Last Updated on January 18, 2023
IB: 33 points overall with Three HL subjects at 655
3 years full-time
Media, Communications and Cultural Studies
English and Creative Writing
We will be making some changes to the way our programmes will be delivered in 2021-22 to ensure we continue to respond to the ongoing Covid-19 pandemic. All programmes will be delivered in-person on campus with some specific sessions within each programme being delivered online in a pre-recorded format. Where necessary, changes will also be made to assessment formats.
All changes will be considered through the College’s established processes to assure the quality of each programme. Approved changes to programmes will be published from 19 July.
If government guidelines change, it may mean we need to make further adjustments to teaching arrangements. If this is the case, you will be notified of any further changes.
This degree allows you to explore critical perspectives in literature and media alongside each other while developing your skills in creative writing (script and short story) and editing.
Why study BA Media & English at Goldsmiths?
- The media shapes our lives in many unseen ways, from our views on race and religion to the way we see the economy. You’ll be given the tools you need to understand and address these issues. We encourage you to be critical – a vital skill for questioning the status quo.
- You’ll develop a vocabulary for discussing and analysing works of literature from different genres and historical periods.
- This course offers you the chance to cultivate your creative skills – you’ll be creating screenplays for film and TV, plays for radio, and short stories. These will form a portfolio that you can show to future employers.
- You’ll gain an understanding of media production and how writing impacts on the technical aspects of the media industry.
- We regularly host events in which major international researchers, writers and critics present and talk about their work; they have included Danny Boyle, Gurinder Chadha, Noel Clark and Sir Lenny Henry.
What you’ll study
You’ll take introductory-level theoretical modules in media/communications and literature in your first year, and will take a creative writing module in which you explore the various forms of narrative fiction in media – screenplays for film and tv, plays for radio and short stories – and develop an original idea into one of these forms.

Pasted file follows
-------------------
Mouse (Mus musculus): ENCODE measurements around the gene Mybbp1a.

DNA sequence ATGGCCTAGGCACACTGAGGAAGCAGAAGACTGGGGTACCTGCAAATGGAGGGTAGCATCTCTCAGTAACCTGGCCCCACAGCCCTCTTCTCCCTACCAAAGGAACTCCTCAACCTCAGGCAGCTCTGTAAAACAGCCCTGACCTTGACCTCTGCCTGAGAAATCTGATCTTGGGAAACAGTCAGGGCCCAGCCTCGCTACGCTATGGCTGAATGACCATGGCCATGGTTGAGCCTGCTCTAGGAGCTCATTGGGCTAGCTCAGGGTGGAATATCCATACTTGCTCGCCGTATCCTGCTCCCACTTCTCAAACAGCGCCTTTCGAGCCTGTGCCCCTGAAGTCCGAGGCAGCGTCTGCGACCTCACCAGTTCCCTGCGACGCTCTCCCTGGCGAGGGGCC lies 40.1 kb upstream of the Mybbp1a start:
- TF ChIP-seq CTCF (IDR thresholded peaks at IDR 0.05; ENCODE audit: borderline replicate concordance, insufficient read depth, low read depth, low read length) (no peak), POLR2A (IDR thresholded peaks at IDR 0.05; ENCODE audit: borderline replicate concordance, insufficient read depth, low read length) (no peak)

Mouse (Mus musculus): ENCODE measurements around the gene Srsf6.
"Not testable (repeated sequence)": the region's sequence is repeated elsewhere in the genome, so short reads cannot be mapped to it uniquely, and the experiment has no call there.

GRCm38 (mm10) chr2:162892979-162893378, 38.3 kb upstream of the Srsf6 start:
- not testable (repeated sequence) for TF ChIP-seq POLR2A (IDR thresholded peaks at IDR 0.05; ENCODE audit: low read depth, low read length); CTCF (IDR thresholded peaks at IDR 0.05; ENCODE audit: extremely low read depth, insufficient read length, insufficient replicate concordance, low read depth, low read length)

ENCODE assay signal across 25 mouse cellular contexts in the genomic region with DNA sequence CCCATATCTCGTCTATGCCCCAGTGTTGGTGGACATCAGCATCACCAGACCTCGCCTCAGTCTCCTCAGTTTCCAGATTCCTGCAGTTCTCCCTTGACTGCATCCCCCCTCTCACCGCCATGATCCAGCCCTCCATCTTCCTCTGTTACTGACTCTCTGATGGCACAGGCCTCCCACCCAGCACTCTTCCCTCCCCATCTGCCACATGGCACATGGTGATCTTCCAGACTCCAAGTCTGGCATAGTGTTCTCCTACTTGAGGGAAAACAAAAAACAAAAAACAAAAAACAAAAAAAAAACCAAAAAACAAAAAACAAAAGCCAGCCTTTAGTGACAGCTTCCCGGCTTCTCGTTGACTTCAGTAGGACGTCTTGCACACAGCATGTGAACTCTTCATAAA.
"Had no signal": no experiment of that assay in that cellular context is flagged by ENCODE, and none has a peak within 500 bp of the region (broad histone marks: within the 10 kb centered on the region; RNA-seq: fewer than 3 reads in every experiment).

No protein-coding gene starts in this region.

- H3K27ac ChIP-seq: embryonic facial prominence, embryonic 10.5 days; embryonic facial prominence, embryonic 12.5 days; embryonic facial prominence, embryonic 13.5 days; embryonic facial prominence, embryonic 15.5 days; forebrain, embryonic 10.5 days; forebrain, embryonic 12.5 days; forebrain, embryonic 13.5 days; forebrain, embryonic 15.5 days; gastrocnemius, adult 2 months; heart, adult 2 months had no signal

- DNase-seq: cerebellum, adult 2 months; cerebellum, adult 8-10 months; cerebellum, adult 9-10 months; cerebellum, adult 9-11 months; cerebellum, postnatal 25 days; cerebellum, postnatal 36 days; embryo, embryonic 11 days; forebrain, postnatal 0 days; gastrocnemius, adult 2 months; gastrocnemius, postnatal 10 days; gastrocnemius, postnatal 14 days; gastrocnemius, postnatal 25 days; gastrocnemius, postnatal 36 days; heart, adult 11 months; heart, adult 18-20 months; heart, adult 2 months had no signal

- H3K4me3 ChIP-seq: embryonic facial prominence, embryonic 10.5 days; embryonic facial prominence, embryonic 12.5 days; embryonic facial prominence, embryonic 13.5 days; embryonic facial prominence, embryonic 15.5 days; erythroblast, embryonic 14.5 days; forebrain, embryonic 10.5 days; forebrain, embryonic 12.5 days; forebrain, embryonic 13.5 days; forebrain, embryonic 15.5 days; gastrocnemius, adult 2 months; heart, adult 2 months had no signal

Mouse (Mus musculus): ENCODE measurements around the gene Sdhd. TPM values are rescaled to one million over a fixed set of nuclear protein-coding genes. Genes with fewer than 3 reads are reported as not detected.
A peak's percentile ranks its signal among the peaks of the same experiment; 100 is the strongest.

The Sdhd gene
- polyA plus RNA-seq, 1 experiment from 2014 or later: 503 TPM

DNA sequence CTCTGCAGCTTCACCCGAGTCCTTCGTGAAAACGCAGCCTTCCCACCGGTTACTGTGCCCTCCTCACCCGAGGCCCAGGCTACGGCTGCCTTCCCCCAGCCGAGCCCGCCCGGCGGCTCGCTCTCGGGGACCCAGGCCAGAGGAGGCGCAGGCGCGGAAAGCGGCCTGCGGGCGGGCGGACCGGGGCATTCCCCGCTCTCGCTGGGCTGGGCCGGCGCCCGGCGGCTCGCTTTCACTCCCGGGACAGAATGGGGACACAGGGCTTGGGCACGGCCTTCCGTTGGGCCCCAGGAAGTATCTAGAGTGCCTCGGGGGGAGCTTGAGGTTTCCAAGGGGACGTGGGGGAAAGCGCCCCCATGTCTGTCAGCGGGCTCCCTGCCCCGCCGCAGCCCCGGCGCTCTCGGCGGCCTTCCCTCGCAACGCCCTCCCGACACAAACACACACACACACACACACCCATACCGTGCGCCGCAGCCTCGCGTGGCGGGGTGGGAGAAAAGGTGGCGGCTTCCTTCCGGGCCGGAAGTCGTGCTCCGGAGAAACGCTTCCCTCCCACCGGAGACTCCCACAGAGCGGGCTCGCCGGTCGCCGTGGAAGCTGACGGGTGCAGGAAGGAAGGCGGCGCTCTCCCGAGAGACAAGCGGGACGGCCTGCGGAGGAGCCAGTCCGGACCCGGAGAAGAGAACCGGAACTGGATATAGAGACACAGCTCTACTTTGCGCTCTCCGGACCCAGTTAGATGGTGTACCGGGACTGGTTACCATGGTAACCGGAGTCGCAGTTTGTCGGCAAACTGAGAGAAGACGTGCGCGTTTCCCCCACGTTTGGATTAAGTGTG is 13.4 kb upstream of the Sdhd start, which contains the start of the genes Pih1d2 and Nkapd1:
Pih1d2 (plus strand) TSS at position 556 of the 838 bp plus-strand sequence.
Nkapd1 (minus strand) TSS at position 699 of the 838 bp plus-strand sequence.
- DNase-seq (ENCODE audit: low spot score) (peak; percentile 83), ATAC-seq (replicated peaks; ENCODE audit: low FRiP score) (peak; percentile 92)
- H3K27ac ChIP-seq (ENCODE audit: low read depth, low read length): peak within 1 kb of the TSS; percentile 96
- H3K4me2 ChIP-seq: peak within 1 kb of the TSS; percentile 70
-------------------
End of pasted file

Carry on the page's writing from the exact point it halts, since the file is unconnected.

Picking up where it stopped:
The second-year develops your understanding of approaches to studying communications and the media and gives you the opportunity to follow your interests in English. You’ll also complete a second, longer project in creative writing.
In the third year, you’re free to choose from a range of options, according to your interests. You’ll also complete a final creative writing project, in which you’ll demonstrate an understanding of how to work with fiction writing (and writers) from the production side (film, tv, radio, publishing).
Year 1 (credit level 4)
In your first year you take the following compulsory modules:
|Year 1 compulsory modules||Module title||Credits|
|Approaches to Text||30 credits|
|Film and the Audiovisual: Theory and Analysis||15 credits|
|Key Debates in Media Studies||15 credits|
|Explorations in Literature||30 credits|
In addition to:
|Creative Writing (Script and Short Story) – Level 4||30 credits|
Year 2 (credit level 5)
Media and Communications
You’ll take media theory options that cover the internationalisation of cultural and media studies, the psychology of communications or theories of political economy in the cultural industries.
You select two Media option modules. Those recently available have included:
|Year 2 option modules||Module title||Credits|
|Psychology, Subjectivity and Power||15 credits|
|Money, Society, and Culture||15 credits|
|Media, Memory and Conflict||15 credits|
|Television and After||15 credits|
|Culture, Society and the Individual||15 credits|
|Media, Modernity and Social Thought||15 credits|
You also study:
|Creative Writing (Script and Short Story) Level 5||30 credits|
In addition to:
English and Creative Writing (chosen from an approved list) Level 5
- You take modules to the value of 60 credits from an approved list of module units available annually from the Department of English and Creative Writing (60 credits total)
You can follow your interests and choose three modules from a wide range offering diverse literary, historical and contextual scope.
Year 3 (credit level 6)
Media and Communications (chosen from an approved list)
- You take modules to the value of 30 credits from an approved list of third year module units available annually from the Department of Media, Communications and Cultural Studies (30 credits)
Examples of previous Media options include:
|Year 3 option modules||Module title||Credits|
|Structure of Contemporary Political Communication||15 credits|
|Race, Empire and Nation||15 credits|
|The City and Consumer Culture||15 credits|
|Music as Communication and Creative Practice||15 credits|
|Embodiment and Experience||15 credits|
|Media Law and Ethics||15 credits|
|Media, Ritual and Contemporary Public Cultures||15 credits|
|Promotional Culture||15 credits|
|Politics of the Audiovisual||15 credits|
|Social Media in Everyday Life: A global perspective||15 credits|
|Media Geographies||15 credits|
You also take the following compulsory module:
|Creative Writing (Script and Short Story) Level 6||30 credits|
In addition to:
English and Creative Writing (chosen from an approved list)
- You take modules to the value of 30 credits from an approved list of third-year modules available annually from the Department of English and Creative Writing. Note: students who take the dissertation option must pass that module (30 credits) in addition to the compulsory Creative Writing module in order to be awarded the degree
And either a dissertation (30 credits) or modules to value of 30 credits from the Department of English and Comparative Literature